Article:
As the calendar year is drawing to a close, and Yuletide is slowly coming to an end, here’s a selection of random photos from 2022 that I don’t think I’ve posted anywhere previously.
As the calendar year is drawing to a close, and Yuletide is slowly coming to an end, here’s a selection of random photos from 2022 that I don’t think I’ve posted anywhere previously.
There are so many preserved and heritage railways in the UK—there must be something around a hundred at the moment, depending on your definition—that it’s very difficult to know all of them intimately, or even to visit them all. It doesn’t help that still, around 55 years after the “great contraction” of the railway network in a quixotic attempt to make it return to profitability, new heritage railways occasionally appear, like mushrooms out of the ground after rain.
Which is why, a few weeks ago, I decided to pop over to Another Part Of The Forest and visit one of the very newest: the Crowle Peatland Railway. It’s still only about three and a half years since the CPR first started laying track; only about ten years since the railway’s founders first conceived of the idea, and less than a year since passengers have been able to ride on it.
The CPR was built to preserve the memory of a very specific, industrial type of narrow-gauge railway, one that is associated more with Ireland than with Britain. The Crowle Peatlands are part of one of the largest lowland bogs in England, the Thorne Moors, on the boundary between North Lincolnshire and South Yorkshire. Drained from natural wetland by the engineer Cornelis Vermuyden in the late 1620s, from the mid-19th century the area started to be mined for peat, with a network of railways bringing the peat from the moors to factories at their edges for processing and transshipment. For many decades these railways used horse haulage, but from around 1950 the peat company switched to petrol and diesel locomotives.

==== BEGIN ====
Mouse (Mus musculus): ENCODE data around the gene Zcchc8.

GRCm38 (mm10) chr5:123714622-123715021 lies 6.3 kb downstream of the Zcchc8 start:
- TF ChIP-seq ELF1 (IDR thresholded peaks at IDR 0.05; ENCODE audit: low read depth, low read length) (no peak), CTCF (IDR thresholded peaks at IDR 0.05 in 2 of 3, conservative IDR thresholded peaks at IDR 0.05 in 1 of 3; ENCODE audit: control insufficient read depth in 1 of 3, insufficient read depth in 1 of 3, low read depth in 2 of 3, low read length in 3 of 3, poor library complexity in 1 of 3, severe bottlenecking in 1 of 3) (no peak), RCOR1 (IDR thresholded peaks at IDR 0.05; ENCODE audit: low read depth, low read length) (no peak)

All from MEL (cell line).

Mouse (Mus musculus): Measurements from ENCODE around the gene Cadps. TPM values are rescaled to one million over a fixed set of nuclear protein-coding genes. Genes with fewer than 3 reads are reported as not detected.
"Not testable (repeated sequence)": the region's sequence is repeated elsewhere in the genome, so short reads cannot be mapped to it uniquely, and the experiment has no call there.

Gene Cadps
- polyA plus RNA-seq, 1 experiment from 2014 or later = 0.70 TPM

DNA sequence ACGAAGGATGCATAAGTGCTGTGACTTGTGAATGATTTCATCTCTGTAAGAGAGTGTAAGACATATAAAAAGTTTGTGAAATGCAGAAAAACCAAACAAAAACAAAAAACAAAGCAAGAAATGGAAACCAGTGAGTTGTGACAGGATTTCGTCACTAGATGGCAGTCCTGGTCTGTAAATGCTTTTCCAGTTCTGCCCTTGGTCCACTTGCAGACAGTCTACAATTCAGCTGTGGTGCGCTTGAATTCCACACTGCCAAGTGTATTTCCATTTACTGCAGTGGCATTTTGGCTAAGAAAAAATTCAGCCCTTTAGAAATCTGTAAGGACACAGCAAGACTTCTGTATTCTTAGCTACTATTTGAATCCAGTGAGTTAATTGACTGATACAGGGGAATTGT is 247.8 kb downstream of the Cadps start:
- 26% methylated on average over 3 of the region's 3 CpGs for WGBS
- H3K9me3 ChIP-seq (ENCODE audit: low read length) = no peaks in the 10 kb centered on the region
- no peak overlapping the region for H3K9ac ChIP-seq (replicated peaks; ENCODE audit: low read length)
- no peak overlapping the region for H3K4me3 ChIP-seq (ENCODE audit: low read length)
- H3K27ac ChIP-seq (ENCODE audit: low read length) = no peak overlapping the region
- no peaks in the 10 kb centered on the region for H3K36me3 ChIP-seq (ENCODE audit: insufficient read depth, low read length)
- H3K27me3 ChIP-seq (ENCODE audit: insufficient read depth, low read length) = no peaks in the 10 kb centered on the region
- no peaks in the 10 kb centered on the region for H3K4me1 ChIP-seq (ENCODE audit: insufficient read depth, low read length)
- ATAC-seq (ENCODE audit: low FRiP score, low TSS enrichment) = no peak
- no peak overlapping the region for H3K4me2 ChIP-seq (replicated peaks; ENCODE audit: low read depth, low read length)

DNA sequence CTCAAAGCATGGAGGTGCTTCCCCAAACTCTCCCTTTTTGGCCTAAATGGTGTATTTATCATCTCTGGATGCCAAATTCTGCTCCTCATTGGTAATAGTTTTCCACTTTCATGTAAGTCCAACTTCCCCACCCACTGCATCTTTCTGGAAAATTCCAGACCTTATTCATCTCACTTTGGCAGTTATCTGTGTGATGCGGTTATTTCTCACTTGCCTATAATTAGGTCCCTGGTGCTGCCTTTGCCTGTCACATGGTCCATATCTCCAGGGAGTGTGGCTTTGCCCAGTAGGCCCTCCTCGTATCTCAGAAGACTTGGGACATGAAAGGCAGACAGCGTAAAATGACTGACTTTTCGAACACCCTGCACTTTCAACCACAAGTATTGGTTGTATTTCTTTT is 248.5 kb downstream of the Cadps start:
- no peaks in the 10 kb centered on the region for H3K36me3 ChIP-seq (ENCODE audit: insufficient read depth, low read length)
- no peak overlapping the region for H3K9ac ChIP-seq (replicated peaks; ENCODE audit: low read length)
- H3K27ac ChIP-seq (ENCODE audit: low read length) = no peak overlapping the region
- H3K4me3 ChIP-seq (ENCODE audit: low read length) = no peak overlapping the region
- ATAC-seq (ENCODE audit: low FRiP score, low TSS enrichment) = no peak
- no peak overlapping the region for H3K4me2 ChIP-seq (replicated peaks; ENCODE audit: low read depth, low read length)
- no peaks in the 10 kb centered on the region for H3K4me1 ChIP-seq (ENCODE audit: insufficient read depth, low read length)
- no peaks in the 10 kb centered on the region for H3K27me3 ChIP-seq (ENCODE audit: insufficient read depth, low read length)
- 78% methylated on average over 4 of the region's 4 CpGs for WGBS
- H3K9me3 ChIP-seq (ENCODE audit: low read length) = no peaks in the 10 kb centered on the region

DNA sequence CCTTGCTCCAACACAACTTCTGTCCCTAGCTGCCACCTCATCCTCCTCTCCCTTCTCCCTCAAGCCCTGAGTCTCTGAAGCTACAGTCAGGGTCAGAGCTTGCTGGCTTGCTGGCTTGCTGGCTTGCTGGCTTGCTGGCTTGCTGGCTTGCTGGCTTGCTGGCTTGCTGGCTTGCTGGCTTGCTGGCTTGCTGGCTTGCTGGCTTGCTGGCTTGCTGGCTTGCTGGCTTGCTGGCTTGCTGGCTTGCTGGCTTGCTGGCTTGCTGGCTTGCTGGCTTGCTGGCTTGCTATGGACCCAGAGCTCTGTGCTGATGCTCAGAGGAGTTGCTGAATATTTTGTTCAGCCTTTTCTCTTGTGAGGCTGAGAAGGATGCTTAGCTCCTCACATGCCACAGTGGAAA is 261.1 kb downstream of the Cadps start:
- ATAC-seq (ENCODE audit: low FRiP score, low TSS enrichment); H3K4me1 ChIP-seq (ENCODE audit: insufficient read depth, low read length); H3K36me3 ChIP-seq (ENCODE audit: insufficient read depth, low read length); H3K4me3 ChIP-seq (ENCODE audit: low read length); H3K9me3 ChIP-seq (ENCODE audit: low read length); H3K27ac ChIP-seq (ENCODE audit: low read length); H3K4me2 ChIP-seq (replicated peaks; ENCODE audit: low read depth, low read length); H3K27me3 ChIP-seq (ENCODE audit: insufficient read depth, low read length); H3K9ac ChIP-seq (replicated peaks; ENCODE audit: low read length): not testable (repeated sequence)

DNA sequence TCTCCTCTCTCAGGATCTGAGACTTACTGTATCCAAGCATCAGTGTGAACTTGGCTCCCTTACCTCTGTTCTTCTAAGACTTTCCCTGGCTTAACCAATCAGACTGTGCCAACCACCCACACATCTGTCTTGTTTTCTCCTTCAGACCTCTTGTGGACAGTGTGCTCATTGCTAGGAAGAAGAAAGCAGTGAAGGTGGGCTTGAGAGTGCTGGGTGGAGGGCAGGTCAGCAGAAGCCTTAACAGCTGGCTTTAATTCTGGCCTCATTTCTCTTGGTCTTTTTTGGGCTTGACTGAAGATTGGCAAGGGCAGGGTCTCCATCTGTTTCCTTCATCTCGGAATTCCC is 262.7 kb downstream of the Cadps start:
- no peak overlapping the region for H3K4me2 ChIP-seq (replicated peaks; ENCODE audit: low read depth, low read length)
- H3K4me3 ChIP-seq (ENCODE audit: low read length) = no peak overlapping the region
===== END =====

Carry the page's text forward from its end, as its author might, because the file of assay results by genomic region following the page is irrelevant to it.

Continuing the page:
This map shows the Moors at around the time the railways started using locomotive power: you can see the lines of railways across the moors, following the drainage canals, making sharp, almost-hairpin corners. Even in the 1980s there were still between 15 and 20 miles of narrow gauge railway across Thorne Moors, remaining in use until peat mining ended around 2000; the newest locomotive on the railway was bought new as late as 1991.
The preserved railway is in the area shown on that map as “Ribbon Row”, west of Crowle, reached along a narrow, dead-straight lane across the flat landscape of the Moors. As soon as you are outside the town, it feels disconnected, remote, outside the normal world entirely. As I drove, in my mirrors, I saw a young deer crossing the road behind me.
To date, the railway has a café with very nice home-made cake. a maintenance shed, and a straight line of track stretching out across the moor. The shed is full of the sort of small diesel locomotives that worked on the moors from the 1950s onwards—and also, a Portuguese tram.
I think the loco on the left is Schöma 5130 of 1990; the diamond-shaped plate is the builder’s plate of Alan Keef of Ross-on-Wye, to mark the loco being rebuilt in the late 1990s with a more powerful engine, which you can see here.
The newest loco to run on the peat railways was named after a retired member of staff in the early 1990s, shortly after it was built.
The railway’s other locomotive is a Motor-Rail Simplex built in 1967 and abandoned around 1996 due to worn bearings.
It’s a nice little engine, much less powerful than the newer ones, but I’m not sure what I think of lime green as a locomotive colour.